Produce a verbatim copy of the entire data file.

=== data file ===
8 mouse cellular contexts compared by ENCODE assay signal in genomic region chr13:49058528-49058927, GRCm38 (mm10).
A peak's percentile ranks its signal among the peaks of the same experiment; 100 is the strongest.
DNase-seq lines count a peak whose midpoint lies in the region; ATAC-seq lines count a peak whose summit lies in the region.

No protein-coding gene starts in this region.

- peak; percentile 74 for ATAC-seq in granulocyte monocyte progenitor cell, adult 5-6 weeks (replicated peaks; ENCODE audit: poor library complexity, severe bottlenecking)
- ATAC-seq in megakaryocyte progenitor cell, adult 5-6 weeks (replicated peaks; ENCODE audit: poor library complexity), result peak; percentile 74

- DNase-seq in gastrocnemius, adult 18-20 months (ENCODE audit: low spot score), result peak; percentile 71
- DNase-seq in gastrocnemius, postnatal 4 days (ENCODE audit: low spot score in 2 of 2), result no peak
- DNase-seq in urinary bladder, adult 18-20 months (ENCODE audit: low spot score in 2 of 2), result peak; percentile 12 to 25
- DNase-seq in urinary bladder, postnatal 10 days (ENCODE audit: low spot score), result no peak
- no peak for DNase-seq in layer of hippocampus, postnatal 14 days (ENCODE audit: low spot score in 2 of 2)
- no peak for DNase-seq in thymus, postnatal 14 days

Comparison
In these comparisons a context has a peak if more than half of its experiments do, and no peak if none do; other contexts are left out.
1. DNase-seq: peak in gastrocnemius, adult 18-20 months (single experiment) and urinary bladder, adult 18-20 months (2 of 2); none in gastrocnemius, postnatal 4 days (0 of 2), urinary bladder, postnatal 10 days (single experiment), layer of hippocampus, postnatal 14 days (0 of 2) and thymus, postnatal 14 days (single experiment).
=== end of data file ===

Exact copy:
8 mouse cellular contexts compared by ENCODE assay signal in genomic region chr13:49058528-49058927, GRCm38 (mm10).
A peak's percentile ranks its signal among the peaks of the same experiment; 100 is the strongest.
DNase-seq lines count a peak whose midpoint lies in the region; ATAC-seq lines count a peak whose summit lies in the region.

No protein-coding gene starts in this region.

- peak; percentile 74 for ATAC-seq in granulocyte monocyte progenitor cell, adult 5-6 weeks (replicated peaks; ENCODE audit: poor library complexity, severe bottlenecking)
- ATAC-seq in megakaryocyte progenitor cell, adult 5-6 weeks (replicated peaks; ENCODE audit: poor library complexity), result peak; percentile 74

- DNase-seq in gastrocnemius, adult 18-20 months (ENCODE audit: low spot score), result peak; percentile 71
- DNase-seq in gastrocnemius, postnatal 4 days (ENCODE audit: low spot score in 2 of 2), result no peak
- DNase-seq in urinary bladder, adult 18-20 months (ENCODE audit: low spot score in 2 of 2), result peak; percentile 12 to 25
- DNase-seq in urinary bladder, postnatal 10 days (ENCODE audit: low spot score), result no peak
- no peak for DNase-seq in layer of hippocampus, postnatal 14 days (ENCODE audit: low spot score in 2 of 2)
- no peak for DNase-seq in thymus, postnatal 14 days

Comparison
In these comparisons a context has a peak if more than half of its experiments do, and no peak if none do; other contexts are left out.
1. DNase-seq: peak in gastrocnemius, adult 18-20 months (single experiment) and urinary bladder, adult 18-20 months (2 of 2); none in gastrocnemius, postnatal 4 days (0 of 2), urinary bladder, postnatal 10 days (single experiment), layer of hippocampus, postnatal 14 days (0 of 2) and thymus, postnatal 14 days (single experiment).